The latest amnesty for illegal aliens, desperately sought for years by pro-immigration advocates and seemingly derailed by 9-11, is almost here. California Gov. Gray Davis has signed a bill giving illegal aliens the right to obtain driver's licenses in what is an enormous step toward the legal acceptance of illegal aliens and proof that ethnic pandering still trumps security in the United States.
A year ago, Davis vetoed a bill to allow illegal aliens to get driver's licenses. Back then, the intrepid Gray insisted that he wouldn't sign a bill unless it required that applicants have jobs and allowed the Department of Motor Vehicles to perform background checks. Now, the trepid Gray -- desperate for Hispanic votes to avoid his recall -- has signed a bill that does neither.
It is tempting to conclude that this is another reason why, if the recall fails, California should sink into the Pacific Ocean. But other states accept California driver's licenses, so the Davis sellout affects the nation. "We're giving away the country's most valuable document to people who are living here illegally," says immigration expert Marti Dinerstein, a fellow at the Center for Immigration Studies. "It's a very dangerous situation."
The driver's license is a de facto national ID card, so handing it out to illegals is a near-amnesty. In most circumstances, if you have a driver's license, you won't be asked for any other form of ID. A driver's license is often the key to securing a job, getting a library card, voting, entering a federal building, getting a hazardous-materials license and boarding an airplane. It is the "breeder document" necessary to obtain all sorts of other official documentation.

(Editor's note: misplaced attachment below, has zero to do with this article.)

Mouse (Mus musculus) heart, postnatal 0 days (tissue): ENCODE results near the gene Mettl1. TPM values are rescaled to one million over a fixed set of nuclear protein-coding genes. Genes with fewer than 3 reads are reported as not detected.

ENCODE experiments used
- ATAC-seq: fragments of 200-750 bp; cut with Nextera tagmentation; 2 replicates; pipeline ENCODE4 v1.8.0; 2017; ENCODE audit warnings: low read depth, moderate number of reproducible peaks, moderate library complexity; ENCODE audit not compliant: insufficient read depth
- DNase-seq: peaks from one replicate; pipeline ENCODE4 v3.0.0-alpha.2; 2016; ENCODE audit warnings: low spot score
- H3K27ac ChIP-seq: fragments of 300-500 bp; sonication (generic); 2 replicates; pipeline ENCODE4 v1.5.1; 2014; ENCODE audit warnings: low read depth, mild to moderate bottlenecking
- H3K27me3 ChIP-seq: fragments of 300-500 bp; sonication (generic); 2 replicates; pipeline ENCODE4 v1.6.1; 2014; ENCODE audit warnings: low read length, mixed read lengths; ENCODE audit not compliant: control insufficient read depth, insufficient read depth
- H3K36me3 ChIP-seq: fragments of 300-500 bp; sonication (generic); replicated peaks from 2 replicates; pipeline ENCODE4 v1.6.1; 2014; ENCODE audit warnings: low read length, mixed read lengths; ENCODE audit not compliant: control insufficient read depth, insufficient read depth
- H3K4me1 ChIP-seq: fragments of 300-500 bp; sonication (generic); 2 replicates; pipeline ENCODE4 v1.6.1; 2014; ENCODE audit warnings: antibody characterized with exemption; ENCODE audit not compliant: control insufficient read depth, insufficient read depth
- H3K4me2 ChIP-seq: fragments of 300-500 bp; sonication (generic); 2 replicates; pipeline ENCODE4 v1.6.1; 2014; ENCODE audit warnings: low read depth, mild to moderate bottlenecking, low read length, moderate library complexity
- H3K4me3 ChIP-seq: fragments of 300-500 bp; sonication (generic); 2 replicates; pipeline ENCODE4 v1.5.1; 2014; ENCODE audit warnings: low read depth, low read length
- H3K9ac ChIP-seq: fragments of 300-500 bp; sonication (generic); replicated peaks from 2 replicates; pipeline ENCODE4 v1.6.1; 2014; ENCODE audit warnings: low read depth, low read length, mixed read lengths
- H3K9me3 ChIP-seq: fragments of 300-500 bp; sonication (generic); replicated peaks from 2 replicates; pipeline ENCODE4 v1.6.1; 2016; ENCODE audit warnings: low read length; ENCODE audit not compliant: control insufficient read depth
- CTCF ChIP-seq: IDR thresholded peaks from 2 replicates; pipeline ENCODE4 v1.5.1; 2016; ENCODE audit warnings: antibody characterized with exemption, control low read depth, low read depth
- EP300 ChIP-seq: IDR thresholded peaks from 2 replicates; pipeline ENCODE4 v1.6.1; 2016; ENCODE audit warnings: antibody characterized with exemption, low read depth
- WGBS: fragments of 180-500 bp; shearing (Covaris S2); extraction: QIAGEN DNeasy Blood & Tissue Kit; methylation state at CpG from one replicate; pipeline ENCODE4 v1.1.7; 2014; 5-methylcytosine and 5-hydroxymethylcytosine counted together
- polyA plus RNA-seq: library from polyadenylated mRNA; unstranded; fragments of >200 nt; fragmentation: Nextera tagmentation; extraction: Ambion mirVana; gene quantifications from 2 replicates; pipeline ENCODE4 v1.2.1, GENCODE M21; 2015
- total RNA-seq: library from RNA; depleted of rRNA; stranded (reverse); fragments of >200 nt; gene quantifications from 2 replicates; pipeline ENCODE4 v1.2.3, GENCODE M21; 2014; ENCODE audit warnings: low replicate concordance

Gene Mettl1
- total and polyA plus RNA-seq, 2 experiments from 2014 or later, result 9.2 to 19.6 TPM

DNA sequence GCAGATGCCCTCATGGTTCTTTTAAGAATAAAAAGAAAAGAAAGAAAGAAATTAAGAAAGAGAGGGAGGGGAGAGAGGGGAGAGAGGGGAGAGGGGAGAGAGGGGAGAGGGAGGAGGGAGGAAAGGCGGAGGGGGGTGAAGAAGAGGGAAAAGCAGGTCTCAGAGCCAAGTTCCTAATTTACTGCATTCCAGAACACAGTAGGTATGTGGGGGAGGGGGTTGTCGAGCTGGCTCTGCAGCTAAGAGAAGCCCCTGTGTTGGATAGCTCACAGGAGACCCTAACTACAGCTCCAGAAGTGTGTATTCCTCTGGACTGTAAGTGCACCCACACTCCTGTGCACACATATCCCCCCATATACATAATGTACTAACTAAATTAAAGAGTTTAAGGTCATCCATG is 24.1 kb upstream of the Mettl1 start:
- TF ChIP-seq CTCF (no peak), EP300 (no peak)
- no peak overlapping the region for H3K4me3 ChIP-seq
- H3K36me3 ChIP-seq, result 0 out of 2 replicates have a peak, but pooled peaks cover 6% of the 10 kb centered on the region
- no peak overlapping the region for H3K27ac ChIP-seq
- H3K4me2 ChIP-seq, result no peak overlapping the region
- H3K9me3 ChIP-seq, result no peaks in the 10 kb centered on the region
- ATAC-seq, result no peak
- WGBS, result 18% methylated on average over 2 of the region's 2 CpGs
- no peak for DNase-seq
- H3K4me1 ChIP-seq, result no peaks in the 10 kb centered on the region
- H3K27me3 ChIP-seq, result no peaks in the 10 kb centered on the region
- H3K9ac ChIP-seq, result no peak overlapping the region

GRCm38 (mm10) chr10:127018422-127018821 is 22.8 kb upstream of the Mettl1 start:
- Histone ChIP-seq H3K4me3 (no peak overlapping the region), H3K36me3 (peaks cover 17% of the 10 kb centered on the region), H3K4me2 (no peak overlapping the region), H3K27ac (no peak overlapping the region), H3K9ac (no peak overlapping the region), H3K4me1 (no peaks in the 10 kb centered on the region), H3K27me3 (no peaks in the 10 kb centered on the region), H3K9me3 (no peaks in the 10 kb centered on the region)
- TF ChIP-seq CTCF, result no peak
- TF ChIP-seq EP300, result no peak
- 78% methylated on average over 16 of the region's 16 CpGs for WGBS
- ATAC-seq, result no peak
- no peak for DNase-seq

Almost all of the Sept. 11 hijackers had state-issued or counterfeit driver's licenses or ID cards. Instead of tightening up the requirements for licenses in response to that attack, California has loosened them. California will soon give out licenses to illegals who have a federal Individual Taxpayer Identification Number, or a "matricula consular," an ID card issued by Mexican consulates. Translation: It will give out licenses to pretty much anyone.
The Internal Revenue Service created the ITIN in 1996 to encourage illegals to pay taxes. The IRS has issued 6 million ITINs with almost no security or authentication procedures. Only 2 million were used for filing returns, according to Marti Dinerstein. They are instead used as a form of ID. The IRS recently warned state DMVs: "If your state is considering legislation to accept ITINs as proof of identity for driver's licenses, please alert your legislators to potential security risks."